'Gov't can't predict regulations needed for W. Bank riots'

Assistant A-G Oren Pono: Government would only be able to decide how to respond to statehood riots if and when situation arose.

By
September 25, 2011 18:06
2 minute read.
Palestinian boy waves flag  at rally in Ramallah

Rally in Ramallah 311 R. (photo credit: REUTERS)

In response on Sunday to rights groups’ fears over proposed emergency police powers to deal with possible disturbances following the Palestinian statehood bid, the Attorney-General’s Office said the government had discussed various options to deal with potential emergency situations.

However, in a written statement to the Association for Civil Rights in Israel, Assistant Attorney-General Oren Pono said since it is impossible to predict what, if any, emergency situation the country will face, the government would only be able to decide which of those options was appropriate if and when such a situation arose.

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Pono’s response came after lawyers at the ACRI called on Attorney-General Yehuda Weinstein to shelve proposed Public Security Ministry plans for emergency regulations giving police additional authority to deal with potential riots.

Lawyer Dan Yakir, legal adviser to the ACRI, had slammed the proposals as potentially leading to human rights violations and giving a ‘green light’ to mass arrests.

According to reports, the emergency measures could include holding suspects detained after violent disturbances for 48 hours rather than 24 before having to bring them before a judge for a remand hearing, and allowing police to detain suspects not under arrest for nine hours instead of the current three.

Further, detainees would be permitted access to a lawyer only 48 hours after arrest rather than as soon as possible.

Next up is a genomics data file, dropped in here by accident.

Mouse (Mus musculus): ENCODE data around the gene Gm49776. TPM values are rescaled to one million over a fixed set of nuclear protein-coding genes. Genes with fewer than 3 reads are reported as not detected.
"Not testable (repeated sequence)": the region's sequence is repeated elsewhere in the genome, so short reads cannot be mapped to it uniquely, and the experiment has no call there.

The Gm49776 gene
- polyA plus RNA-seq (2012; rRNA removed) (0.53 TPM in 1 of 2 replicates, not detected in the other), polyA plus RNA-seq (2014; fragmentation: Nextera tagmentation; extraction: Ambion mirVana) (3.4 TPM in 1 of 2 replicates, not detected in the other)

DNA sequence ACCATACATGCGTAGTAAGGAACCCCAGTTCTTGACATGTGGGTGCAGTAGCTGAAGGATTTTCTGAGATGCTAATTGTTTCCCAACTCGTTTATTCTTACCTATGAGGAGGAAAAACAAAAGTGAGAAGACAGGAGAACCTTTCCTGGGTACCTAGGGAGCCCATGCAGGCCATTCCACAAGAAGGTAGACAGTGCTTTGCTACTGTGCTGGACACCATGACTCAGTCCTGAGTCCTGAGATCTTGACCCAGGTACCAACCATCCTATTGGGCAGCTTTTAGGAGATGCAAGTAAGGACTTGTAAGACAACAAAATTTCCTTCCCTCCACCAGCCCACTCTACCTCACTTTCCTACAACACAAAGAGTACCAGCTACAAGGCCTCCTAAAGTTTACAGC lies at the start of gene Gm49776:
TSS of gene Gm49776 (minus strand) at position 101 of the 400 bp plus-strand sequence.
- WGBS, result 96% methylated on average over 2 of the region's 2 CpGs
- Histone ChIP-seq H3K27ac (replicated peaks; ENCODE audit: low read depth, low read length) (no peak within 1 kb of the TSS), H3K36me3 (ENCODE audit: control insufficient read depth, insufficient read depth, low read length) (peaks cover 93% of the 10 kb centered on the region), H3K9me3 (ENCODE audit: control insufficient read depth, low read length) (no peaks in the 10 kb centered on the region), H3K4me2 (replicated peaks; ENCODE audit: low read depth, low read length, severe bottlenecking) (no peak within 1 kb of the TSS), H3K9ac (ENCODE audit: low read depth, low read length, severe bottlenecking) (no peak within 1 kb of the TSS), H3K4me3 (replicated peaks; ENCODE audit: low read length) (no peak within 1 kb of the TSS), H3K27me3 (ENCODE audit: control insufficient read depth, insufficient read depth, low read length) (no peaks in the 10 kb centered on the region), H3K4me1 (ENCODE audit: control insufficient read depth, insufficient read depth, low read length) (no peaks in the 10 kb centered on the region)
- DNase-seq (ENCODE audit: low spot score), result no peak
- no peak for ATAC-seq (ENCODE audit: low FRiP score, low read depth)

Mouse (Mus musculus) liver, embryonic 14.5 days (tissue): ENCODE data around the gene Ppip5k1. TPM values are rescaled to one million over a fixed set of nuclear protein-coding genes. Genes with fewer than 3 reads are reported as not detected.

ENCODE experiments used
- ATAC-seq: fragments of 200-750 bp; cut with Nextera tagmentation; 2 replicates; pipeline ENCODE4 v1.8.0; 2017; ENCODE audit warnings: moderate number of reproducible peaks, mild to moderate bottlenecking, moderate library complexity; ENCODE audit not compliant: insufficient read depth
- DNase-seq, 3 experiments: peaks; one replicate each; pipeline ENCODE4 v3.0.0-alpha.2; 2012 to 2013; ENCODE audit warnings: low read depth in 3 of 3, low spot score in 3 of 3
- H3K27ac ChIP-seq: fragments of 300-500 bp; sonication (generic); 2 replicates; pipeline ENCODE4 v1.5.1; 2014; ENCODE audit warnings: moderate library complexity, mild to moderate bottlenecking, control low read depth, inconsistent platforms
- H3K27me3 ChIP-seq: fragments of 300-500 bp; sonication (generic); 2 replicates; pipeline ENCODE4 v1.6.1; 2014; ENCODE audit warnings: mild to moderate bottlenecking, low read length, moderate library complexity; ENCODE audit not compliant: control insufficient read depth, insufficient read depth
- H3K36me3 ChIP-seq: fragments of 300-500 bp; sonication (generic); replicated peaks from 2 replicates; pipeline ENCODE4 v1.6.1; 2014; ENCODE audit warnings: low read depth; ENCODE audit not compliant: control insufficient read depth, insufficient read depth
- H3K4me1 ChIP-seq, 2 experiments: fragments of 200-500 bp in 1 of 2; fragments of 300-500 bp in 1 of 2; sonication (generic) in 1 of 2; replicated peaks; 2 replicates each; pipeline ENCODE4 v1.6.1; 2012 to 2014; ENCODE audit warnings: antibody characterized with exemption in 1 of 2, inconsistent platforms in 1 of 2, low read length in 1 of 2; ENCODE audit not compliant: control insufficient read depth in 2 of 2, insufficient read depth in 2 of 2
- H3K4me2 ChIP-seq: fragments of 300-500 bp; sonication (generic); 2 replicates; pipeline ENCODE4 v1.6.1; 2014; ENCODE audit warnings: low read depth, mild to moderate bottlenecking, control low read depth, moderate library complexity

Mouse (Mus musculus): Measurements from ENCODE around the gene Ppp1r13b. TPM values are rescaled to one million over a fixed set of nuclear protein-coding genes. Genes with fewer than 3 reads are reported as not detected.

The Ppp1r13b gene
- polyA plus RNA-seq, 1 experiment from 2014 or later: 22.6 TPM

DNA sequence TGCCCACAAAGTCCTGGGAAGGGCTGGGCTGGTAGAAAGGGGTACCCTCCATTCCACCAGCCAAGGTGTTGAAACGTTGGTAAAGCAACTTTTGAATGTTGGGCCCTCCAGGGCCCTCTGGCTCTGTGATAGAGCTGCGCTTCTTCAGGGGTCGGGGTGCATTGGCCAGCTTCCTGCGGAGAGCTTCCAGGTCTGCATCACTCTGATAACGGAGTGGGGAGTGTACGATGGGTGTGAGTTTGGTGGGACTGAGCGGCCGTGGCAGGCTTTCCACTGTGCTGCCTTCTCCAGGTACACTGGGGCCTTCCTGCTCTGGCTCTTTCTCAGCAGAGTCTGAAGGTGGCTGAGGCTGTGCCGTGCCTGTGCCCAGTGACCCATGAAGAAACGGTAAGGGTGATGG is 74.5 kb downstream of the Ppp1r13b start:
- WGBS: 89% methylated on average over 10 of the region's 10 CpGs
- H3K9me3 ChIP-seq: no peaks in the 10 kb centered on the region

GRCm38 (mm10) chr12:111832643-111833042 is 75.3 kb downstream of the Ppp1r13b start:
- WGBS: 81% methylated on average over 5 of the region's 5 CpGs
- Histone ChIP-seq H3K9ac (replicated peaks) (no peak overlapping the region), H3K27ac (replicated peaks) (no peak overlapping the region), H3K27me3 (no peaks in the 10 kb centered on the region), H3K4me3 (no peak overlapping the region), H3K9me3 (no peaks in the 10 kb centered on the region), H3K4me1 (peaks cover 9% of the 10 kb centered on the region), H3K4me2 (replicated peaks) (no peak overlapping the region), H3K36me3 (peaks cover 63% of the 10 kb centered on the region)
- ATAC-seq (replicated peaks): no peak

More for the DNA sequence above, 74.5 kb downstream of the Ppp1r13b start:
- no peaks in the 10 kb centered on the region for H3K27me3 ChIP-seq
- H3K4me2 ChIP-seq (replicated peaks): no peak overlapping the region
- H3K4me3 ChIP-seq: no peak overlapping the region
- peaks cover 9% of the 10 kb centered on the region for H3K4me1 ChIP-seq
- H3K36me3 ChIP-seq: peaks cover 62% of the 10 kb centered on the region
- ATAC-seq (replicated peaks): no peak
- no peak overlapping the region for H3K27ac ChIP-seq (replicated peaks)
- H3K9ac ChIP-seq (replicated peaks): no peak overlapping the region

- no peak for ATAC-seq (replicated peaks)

It would also be possible for police to delay bringing suspects who are minors before a judge to 48 hours instead of the current 12 hours.

The government can legally enact such emergency regulations because the country is in a state of emergency, a situation that has been renewed annually since 1948.

According to clause 39 (a) of the Basic Law on Government (2001), during a state of emergency the government may make emergency regulations for the defense of the state, public security and the maintenance of supplies and essential services.

The ACRI had pointed out in their letter to the attorney-general that emergency regulations can only be used in a real emergency, when the state is under threat and the Knesset cannot be convened to legislate.

In response, Pono said the government could not predict whether there would be any need to adjust existing legislation, or to what extent.

For that reason, the assistant attorney-general said it was possible the government may not not have sufficient time to make necessary amendments to legislation through Knesset.

However, Pono said if new emergency regulations were adopted, such amendments to the law would be submitted to the Knesset Foreign Affairs and Security Committee as soon as possible after their enactment and canceled if the majority of Knesset members voted to do so, again in accordance with the Basic Law on Government.


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